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women

‘Mr. Vice President, I’m speaking’: Women praise Kamala Harris’s response to Mike Pence’s debate interruptions

Minutes into the vice presidential debate on Wednesday night, as Senator Kamala Harris described her view of the Trump administration’s response to the COVID-19 pandemic, Vice President Mike Pence and debate moderator Susan Page began to interject.

“Mr. Vice President, I’m speaking. I’m speaking,” Harris turned to Pence and said.

Harris repeated the refrain later in the debate, while rebutting Pence’s claim that Joe Biden would try to raise taxes on Americans in response to a question on the economy posed by Page.

According to NBC News, which tracked the number of interruptions by each candidate during the debate, Pence interrupted Harris almost twice as many times as she interrupted him.

The phrase began trending on Twitter, with Harris’s use of the line sparking support from women who appeared to empathize with being interrupted by men at work.

It even played out during CNN’s post-debate broadcast, when, as political analyst

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women

Why Sen. Kamala Harris’s telling Vice President Mike Pence, ‘I am speaking,’ is resonating with so many women online

THE MARGIN



Mike Pence, Kamala Harris posing for a photo: Sen. Kamala Harris sought to put a halt to Vice President Mike Pence’s talking over her during their Wednesday debate.


© Getty Images
Sen. Kamala Harris sought to put a halt to Vice President Mike Pence’s talking over her during their Wednesday debate.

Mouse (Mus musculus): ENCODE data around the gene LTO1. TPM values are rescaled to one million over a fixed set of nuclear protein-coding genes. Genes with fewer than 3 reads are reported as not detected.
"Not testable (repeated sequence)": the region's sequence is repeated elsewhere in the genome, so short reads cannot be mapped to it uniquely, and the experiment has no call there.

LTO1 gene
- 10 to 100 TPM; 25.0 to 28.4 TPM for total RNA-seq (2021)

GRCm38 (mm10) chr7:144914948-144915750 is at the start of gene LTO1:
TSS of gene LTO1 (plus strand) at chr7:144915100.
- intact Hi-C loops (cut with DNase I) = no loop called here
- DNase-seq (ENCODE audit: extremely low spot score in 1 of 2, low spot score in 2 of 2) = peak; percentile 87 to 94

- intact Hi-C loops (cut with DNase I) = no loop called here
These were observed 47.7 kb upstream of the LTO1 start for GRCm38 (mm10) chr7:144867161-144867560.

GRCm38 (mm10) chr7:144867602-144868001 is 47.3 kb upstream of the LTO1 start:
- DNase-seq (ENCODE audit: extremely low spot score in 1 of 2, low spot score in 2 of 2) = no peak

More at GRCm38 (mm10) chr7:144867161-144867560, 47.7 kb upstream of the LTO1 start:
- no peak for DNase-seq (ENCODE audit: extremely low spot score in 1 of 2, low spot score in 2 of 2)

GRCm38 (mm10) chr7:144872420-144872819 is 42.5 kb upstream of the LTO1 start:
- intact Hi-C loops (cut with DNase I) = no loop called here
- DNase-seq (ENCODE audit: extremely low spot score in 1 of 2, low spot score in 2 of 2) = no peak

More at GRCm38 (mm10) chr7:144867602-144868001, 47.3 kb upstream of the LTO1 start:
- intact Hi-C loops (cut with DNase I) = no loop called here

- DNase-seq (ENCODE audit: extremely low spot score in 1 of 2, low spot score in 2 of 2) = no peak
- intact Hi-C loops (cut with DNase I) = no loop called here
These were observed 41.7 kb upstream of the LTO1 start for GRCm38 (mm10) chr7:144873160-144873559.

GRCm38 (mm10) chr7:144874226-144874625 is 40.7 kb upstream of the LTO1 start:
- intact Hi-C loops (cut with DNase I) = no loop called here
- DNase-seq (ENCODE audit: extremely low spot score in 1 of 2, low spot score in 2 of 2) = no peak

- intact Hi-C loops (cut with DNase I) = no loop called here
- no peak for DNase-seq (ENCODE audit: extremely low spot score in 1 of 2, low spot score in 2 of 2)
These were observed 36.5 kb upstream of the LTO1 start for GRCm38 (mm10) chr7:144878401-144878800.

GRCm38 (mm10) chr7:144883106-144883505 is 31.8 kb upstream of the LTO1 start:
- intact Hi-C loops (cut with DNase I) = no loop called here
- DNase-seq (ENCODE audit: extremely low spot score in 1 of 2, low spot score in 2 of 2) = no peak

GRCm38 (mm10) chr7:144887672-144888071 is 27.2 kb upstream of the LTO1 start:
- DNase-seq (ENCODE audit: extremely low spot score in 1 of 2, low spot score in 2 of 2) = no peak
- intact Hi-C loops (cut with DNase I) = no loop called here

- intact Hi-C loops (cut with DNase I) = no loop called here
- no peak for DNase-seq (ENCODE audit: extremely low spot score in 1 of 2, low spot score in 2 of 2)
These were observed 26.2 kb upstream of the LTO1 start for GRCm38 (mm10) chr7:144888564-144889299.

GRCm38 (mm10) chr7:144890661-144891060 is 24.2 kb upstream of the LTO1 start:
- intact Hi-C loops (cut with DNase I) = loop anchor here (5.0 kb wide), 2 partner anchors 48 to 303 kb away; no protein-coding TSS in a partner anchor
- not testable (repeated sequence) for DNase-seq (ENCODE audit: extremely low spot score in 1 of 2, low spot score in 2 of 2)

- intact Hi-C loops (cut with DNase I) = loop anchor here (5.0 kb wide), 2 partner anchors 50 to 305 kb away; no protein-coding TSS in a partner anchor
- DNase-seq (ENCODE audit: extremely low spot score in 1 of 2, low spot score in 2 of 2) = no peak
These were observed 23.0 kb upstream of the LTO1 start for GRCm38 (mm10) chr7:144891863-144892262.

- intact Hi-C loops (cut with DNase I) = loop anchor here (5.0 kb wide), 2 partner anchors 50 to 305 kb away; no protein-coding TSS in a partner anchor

While Wednesday night’s vice-presidential debate was much more civil than last week’s interruption-intensive face-off between the presidential candidates, Vice President Mike Pence and Sen. Kamala Harris also talked over each other at times — and Joe Biden’s running mate wasn’t having it.

“Mr. Vice President, I am speaking.”

“If you don’t mind letting me finish, we can have a conversation.”

“He interrupted me, and I’d like to just finish, please.”

Harris’s repeated refusal to let Pence talk over her led to these quotes trending on Twitter on Wednesday night. And many tweets featured other women calling out how often they have experienced similar interruptions in their lives, particularly at work.

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women

Women cheer on Harris’s ‘I’m speaking’ response in debate: ‘I hope every little girl heard that’

Women on social media cheered on Sen. Kamala HarrisKamala HarrisOvernight Defense: Top military officers quarantine after positive COVID case | Distracted pilot, tech issues led to F-35 crash It matters: Kamala Harris and the VP debate CDC director says it’s safe for Pence to take part in debate MORE (D-Calif.) over a viral exchange with Vice President Pence during their vice presidential debate Wednesday night.

Harris twice interjected “I’m speaking,” when interrupted by Pence, with clips of the moments being widely shared online and appearing to resonate with many of the women who were watching.

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women

Kamala Harris’s Ambition Trap – The Atlantic

The specter of the bitch has lived on in American politics. Geraldine Ferraro, Walter Mondale’s running mate in 1984, found herself dismissed by George H. W. Bush’s press secretary as “too bitchy” for the No. 2 job. The critiques of Ferraro, and of Sarah Palin during the 2008 election cycle, didn’t always summon fears of Lady Macbeth—sometimes the goal just seemed to be to push the ladies back into their rightful place. Remember all the breathless stories about Palin’s figure, and her glasses and wardrobe? Ferraro was asked, at a campaign stop, whether she could bake blueberry muffins. Even some of Mondale’s aides, Ferraro later said, were so condescending to her that she suggested that whenever they looked at her, they should “pretend” that she was “a gray-haired southern gentleman, a senator from Texas.”

The vice presidency is a